War is for Control

Not oil, not military-industrial profits, not the bankers; war is for the purpose of control.  Control of the most valuable, renewable resource on the planet – people.  Control through the toolkit of regulatory democracy if possible, authoritarian rule where the population is not as easily fooled.

The elite of the Anglo west pursue this objective; since the Great Rapprochement between Britain and the United States in the late nineteenth century the primary tool for western control of the world’s population has been the United States government.

Justin Raimondo is out with a post entitled “Why This War?”  In it, he describes Progressivism as the motor behind this push – progressivism rooted in early twentieth century America just at the time when the elite purposely moved their primary tool from Britain to the United States:

America’s ruling elite has been “progressive” since the dawn of modernity, right before the first world war.

Raimondo then cites Rothbard, writing of this period and movement; from Rothbard:

In his editorial in the magazine’s first issue in November 1914, Herbert Croly cheerily prophesied that the war would stimulate America’s spirit of nationalism and therefore bring it closer to democracy…. True, European war collectivism was a bit grim and autocratic, but never fear, America could use the selfsame means for ‘democratic’ goals…. As America prepared to enter the war, the New Republic eagerly looked forward to imminent collectivization, sure that it would bring “immense gains in national efficiency and happiness.” After war was declared, the magazine urged that the war be used as “an aggressive tool of democracy.”

Somewhere in the back of my mind I recall that when many use the term “democracy” (and here I refer to Croly, not Rothbard), they do not mean Switzerland; they mean something akin to communism.

Raimondo points out that it was usually the democrats – the liberals – that led the effort or push for war and for global-reaching institutions.  Wilson, FDR, Truman, LBJ.  Bush II could be considered an exception to this rule.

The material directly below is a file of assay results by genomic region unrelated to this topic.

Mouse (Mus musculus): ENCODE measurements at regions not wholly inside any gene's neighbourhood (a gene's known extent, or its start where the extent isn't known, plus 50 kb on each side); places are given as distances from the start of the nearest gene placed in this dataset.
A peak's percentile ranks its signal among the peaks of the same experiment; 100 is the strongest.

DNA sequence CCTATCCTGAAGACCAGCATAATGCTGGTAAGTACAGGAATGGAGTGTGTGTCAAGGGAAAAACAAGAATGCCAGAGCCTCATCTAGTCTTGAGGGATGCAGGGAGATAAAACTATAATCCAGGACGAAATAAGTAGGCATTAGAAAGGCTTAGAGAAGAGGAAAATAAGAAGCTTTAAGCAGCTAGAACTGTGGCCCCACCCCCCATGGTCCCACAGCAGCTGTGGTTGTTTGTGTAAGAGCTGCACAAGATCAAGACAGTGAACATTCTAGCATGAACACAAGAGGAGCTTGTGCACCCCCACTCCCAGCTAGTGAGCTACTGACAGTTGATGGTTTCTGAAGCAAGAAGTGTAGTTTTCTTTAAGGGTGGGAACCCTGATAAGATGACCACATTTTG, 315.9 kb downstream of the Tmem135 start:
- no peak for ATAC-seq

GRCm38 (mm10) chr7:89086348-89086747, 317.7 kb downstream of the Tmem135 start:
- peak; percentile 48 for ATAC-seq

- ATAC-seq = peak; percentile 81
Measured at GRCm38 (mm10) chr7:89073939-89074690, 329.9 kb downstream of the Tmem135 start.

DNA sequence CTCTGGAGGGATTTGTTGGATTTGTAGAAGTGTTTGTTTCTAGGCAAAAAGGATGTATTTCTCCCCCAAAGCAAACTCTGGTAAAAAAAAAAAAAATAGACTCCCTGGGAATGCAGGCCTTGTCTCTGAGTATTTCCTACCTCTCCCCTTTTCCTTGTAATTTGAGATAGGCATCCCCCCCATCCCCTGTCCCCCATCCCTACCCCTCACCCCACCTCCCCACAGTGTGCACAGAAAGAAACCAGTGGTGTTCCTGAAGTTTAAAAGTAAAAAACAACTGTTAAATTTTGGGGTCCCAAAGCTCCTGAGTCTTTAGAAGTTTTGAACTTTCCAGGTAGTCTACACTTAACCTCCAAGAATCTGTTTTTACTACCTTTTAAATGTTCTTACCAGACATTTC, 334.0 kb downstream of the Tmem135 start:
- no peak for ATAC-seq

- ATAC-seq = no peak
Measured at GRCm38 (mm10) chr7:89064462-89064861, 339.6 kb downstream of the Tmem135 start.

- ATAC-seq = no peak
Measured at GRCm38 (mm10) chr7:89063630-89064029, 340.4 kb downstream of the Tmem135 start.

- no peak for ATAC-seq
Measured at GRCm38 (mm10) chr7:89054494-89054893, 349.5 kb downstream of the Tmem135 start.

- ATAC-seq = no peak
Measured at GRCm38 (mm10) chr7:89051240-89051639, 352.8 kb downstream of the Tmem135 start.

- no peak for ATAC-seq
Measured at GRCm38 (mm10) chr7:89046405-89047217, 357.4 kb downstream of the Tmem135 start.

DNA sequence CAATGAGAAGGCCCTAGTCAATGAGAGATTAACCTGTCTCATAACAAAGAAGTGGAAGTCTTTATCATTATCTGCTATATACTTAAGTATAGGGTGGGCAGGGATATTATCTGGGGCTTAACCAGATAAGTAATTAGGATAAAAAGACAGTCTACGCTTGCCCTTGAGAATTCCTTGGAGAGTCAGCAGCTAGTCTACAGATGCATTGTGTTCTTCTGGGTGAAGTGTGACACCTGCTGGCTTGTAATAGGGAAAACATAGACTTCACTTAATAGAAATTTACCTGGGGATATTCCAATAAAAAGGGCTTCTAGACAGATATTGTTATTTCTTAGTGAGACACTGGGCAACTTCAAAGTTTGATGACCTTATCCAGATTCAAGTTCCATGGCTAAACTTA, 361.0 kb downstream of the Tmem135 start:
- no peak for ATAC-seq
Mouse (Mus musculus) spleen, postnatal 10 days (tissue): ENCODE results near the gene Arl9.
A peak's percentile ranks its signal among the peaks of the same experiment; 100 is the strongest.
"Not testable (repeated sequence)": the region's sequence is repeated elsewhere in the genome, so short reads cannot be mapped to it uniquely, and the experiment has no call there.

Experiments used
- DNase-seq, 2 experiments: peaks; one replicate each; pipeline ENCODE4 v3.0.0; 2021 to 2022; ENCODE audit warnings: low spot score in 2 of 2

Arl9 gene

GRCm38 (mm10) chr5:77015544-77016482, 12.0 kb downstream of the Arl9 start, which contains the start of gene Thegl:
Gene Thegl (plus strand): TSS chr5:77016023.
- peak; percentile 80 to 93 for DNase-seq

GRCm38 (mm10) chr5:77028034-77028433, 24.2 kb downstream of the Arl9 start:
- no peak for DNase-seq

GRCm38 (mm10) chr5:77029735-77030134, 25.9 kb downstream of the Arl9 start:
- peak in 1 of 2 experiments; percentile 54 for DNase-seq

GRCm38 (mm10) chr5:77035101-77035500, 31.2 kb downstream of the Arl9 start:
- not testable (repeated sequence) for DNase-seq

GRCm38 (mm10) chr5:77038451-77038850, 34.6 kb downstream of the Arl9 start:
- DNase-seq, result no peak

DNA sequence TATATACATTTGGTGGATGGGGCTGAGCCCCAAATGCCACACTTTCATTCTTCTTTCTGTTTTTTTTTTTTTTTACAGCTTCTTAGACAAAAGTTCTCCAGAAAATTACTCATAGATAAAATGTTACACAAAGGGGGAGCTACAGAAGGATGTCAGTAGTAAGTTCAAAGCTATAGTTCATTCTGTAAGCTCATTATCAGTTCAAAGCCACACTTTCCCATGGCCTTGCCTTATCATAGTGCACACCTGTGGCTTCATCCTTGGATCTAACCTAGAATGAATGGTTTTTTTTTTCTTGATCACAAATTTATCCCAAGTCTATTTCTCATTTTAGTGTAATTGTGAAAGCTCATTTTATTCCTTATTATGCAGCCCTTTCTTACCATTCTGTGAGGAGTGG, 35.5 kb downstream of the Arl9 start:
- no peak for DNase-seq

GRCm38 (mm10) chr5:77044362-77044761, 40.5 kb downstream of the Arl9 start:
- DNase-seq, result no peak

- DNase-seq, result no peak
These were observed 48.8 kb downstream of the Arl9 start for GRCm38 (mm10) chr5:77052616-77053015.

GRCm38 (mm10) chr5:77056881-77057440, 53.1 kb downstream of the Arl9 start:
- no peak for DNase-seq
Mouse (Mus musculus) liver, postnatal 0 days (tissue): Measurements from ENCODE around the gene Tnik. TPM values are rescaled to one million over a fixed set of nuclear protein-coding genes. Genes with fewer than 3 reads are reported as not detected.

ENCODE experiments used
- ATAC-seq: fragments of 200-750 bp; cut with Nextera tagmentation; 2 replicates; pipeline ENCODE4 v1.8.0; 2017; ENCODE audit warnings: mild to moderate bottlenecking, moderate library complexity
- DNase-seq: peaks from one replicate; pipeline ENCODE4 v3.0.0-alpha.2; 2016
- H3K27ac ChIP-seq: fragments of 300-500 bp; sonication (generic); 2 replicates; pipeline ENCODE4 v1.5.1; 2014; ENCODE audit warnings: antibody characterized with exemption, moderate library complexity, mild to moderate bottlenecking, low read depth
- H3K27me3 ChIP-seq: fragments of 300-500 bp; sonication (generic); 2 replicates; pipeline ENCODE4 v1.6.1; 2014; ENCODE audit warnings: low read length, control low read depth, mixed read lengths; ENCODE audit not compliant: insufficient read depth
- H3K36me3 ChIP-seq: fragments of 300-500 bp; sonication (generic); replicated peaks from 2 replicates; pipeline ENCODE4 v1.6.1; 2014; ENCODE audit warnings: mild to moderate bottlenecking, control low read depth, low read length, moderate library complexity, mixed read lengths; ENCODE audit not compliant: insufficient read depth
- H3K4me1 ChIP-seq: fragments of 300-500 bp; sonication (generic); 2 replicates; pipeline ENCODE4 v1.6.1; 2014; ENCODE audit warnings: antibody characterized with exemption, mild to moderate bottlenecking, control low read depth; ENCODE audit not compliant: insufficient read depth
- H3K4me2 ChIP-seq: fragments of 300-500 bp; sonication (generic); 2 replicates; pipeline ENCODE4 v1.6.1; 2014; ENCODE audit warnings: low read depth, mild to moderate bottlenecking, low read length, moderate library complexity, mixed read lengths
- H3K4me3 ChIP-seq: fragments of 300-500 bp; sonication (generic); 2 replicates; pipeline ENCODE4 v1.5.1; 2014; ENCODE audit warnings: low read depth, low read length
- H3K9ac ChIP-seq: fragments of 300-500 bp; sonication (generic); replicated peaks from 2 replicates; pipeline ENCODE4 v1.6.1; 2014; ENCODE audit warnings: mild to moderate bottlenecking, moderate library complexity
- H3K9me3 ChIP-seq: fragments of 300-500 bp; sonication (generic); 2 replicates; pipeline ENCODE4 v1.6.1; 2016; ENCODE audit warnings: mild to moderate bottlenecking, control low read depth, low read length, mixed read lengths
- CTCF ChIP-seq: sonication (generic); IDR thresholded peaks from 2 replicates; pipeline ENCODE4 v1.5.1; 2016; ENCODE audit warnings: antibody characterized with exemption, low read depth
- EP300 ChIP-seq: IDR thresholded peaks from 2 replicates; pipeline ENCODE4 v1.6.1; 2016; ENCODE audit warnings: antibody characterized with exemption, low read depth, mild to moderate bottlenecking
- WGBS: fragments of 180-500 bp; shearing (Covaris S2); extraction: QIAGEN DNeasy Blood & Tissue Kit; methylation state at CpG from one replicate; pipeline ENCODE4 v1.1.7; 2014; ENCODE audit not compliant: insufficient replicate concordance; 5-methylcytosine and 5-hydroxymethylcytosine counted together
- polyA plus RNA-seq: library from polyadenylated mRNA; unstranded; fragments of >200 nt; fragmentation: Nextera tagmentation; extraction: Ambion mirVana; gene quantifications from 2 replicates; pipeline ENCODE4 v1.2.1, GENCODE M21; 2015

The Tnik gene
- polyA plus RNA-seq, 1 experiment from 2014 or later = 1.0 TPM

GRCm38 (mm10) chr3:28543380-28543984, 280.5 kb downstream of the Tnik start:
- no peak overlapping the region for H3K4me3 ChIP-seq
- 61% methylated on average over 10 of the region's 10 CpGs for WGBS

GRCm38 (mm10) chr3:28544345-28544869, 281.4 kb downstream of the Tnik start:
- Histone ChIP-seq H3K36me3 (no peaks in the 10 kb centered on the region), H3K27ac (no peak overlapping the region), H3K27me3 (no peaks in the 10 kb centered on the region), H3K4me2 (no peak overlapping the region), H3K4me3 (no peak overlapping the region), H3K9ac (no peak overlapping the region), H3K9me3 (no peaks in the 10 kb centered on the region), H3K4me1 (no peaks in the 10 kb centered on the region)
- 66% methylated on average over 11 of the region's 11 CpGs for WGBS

This ideology has a name: we call it “progressivism.” It has a long history, starting with Teddy Roosevelt and his intellectual publicists, continuing through the Great War and the run-up to World War II – when it was the left that was screaming for US intervention in the European conflict – and its aftermath.

There was no US interest in the great wars of the first half of the twentieth century, not if by “US interest” one means of interest or benefit to the vast majority of people living within the geographic boundaries of the United States.  There was certainly a necessity for the US to involve itself in these wars if it was to fulfill its calling as the replacement tool for global government.

This is why our foreign policy consists of “endless war,” as Greenwald puts it: because if your goal is world domination, then the war to establish a global authority – with Washington as its capital – must be necessarily open-ended. That’s because there will always be resistance to such a project: once a rebellion is put down in the Middle East, for example, another one is more than likely to pop up in Africa, or eastern Europe, or someplace else.

It is the intent toward global control and the rebellion to it that is the answer to “why the wars.”  People rebel – not oil, not gas pipelines.  People.

It is the people that are to be brought under control.  Globally.

The empire builders will, in the end, fail; we are living through the transition – it may be a long one.